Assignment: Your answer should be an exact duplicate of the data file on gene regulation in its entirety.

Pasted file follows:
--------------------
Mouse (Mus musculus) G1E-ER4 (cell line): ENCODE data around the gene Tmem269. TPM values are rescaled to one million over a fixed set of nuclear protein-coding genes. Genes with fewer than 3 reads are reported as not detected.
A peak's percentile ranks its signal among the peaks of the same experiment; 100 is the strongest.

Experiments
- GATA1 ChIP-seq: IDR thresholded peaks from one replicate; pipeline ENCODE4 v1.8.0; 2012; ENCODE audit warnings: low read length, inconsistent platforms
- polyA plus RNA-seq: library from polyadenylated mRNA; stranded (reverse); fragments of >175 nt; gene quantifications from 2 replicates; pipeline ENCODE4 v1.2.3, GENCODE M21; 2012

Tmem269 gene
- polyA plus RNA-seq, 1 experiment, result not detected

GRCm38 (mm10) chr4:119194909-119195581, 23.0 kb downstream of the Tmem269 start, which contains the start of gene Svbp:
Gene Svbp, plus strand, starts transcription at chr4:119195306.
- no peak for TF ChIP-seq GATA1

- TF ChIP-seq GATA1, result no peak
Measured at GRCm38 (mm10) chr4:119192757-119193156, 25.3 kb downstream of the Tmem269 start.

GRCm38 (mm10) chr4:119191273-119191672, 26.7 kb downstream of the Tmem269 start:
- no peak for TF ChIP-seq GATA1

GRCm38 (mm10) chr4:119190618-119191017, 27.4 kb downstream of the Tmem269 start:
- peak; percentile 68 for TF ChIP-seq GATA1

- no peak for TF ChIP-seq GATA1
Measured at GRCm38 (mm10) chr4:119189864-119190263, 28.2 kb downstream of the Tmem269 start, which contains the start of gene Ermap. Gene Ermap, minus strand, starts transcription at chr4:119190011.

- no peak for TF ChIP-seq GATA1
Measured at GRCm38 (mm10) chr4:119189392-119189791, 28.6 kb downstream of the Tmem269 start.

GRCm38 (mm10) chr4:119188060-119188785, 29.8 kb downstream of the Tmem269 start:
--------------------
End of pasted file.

Mouse (Mus musculus) G1E-ER4 (cell line): ENCODE data around the gene Tmem269. TPM values are rescaled to one million over a fixed set of nuclear protein-coding genes. Genes with fewer than 3 reads are reported as not detected.
A peak's percentile ranks its signal among the peaks of the same experiment; 100 is the strongest.

Experiments
- GATA1 ChIP-seq: IDR thresholded peaks from one replicate; pipeline ENCODE4 v1.8.0; 2012; ENCODE audit warnings: low read length, inconsistent platforms
- polyA plus RNA-seq: library from polyadenylated mRNA; stranded (reverse); fragments of >175 nt; gene quantifications from 2 replicates; pipeline ENCODE4 v1.2.3, GENCODE M21; 2012

Tmem269 gene
- polyA plus RNA-seq, 1 experiment, result not detected

GRCm38 (mm10) chr4:119194909-119195581, 23.0 kb downstream of the Tmem269 start, which contains the start of gene Svbp:
Gene Svbp, plus strand, starts transcription at chr4:119195306.
- no peak for TF ChIP-seq GATA1

- TF ChIP-seq GATA1, result no peak
Measured at GRCm38 (mm10) chr4:119192757-119193156, 25.3 kb downstream of the Tmem269 start.

GRCm38 (mm10) chr4:119191273-119191672, 26.7 kb downstream of the Tmem269 start:
- no peak for TF ChIP-seq GATA1

GRCm38 (mm10) chr4:119190618-119191017, 27.4 kb downstream of the Tmem269 start:
- peak; percentile 68 for TF ChIP-seq GATA1

- no peak for TF ChIP-seq GATA1
Measured at GRCm38 (mm10) chr4:119189864-119190263, 28.2 kb downstream of the Tmem269 start, which contains the start of gene Ermap. Gene Ermap, minus strand, starts transcription at chr4:119190011.

- no peak for TF ChIP-seq GATA1
Measured at GRCm38 (mm10) chr4:119189392-119189791, 28.6 kb downstream of the Tmem269 start.

GRCm38 (mm10) chr4:119188060-119188785, 29.8 kb downstream of the Tmem269 start: